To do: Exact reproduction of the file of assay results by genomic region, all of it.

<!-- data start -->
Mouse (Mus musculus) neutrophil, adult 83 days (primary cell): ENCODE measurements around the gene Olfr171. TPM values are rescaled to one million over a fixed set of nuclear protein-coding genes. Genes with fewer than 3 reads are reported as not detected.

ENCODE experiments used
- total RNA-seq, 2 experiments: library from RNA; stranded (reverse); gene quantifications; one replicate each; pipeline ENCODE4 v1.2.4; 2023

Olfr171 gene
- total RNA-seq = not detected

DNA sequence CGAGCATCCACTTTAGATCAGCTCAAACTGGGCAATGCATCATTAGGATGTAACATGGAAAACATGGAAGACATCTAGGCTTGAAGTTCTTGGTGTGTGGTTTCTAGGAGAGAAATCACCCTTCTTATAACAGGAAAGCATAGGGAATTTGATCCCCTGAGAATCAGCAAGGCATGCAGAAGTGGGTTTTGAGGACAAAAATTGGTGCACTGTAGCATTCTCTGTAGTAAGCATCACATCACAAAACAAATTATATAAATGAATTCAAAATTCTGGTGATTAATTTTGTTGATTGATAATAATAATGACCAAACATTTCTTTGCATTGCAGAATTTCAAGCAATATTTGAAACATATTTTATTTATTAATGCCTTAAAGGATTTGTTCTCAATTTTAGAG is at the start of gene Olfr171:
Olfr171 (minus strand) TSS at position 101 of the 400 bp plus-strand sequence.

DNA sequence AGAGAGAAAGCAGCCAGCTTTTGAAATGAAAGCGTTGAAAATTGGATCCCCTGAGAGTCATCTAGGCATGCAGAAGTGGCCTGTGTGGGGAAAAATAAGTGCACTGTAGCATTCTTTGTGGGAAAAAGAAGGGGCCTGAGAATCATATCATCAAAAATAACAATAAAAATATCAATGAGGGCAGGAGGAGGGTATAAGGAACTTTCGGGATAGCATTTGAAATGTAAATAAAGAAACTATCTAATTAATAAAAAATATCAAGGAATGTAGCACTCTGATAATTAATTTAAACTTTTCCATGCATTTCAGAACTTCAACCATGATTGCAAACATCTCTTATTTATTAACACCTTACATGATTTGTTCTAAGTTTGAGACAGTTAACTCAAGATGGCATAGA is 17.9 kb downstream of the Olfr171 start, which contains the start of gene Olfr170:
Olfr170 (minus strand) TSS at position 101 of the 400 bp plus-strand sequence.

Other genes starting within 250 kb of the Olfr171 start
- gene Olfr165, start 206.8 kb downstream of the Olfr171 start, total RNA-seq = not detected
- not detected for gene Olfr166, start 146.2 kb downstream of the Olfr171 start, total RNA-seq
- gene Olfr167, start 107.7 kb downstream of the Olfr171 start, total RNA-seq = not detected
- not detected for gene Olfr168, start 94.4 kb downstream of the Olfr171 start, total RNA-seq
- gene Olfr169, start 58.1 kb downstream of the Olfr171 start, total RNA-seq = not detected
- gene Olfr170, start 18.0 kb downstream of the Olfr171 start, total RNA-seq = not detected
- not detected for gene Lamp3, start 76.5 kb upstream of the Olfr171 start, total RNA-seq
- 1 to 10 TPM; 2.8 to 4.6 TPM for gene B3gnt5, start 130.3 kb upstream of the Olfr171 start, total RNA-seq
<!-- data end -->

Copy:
Mouse (Mus musculus) neutrophil, adult 83 days (primary cell): ENCODE measurements around the gene Olfr171. TPM values are rescaled to one million over a fixed set of nuclear protein-coding genes. Genes with fewer than 3 reads are reported as not detected.

ENCODE experiments used
- total RNA-seq, 2 experiments: library from RNA; stranded (reverse); gene quantifications; one replicate each; pipeline ENCODE4 v1.2.4; 2023

Olfr171 gene
- total RNA-seq = not detected

DNA sequence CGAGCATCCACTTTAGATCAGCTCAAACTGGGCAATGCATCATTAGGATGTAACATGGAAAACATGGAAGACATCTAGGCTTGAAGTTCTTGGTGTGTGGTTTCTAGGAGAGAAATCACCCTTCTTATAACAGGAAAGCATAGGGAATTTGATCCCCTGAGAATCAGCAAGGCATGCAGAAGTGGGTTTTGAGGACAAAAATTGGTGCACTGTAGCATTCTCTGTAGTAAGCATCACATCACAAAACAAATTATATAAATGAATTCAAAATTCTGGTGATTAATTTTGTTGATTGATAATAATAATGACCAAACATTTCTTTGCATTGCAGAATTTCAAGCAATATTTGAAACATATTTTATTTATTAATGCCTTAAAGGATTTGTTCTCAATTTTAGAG is at the start of gene Olfr171:
Olfr171 (minus strand) TSS at position 101 of the 400 bp plus-strand sequence.

DNA sequence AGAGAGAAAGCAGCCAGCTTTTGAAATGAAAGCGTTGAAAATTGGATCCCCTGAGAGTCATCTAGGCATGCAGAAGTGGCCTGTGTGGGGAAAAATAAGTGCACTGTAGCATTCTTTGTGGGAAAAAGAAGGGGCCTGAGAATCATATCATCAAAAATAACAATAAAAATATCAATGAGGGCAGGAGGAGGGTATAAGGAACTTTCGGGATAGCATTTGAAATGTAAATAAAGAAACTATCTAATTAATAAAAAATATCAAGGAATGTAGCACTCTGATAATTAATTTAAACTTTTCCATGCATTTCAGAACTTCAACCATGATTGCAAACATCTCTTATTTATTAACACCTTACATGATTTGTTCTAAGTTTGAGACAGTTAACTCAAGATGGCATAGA is 17.9 kb downstream of the Olfr171 start, which contains the start of gene Olfr170:
Olfr170 (minus strand) TSS at position 101 of the 400 bp plus-strand sequence.

Other genes starting within 250 kb of the Olfr171 start
- gene Olfr165, start 206.8 kb downstream of the Olfr171 start, total RNA-seq = not detected
- not detected for gene Olfr166, start 146.2 kb downstream of the Olfr171 start, total RNA-seq
- gene Olfr167, start 107.7 kb downstream of the Olfr171 start, total RNA-seq = not detected
- not detected for gene Olfr168, start 94.4 kb downstream of the Olfr171 start, total RNA-seq
- gene Olfr169, start 58.1 kb downstream of the Olfr171 start, total RNA-seq = not detected
- gene Olfr170, start 18.0 kb downstream of the Olfr171 start, total RNA-seq = not detected
- not detected for gene Lamp3, start 76.5 kb upstream of the Olfr171 start, total RNA-seq
- 1 to 10 TPM; 2.8 to 4.6 TPM for gene B3gnt5, start 130.3 kb upstream of the Olfr171 start, total RNA-seq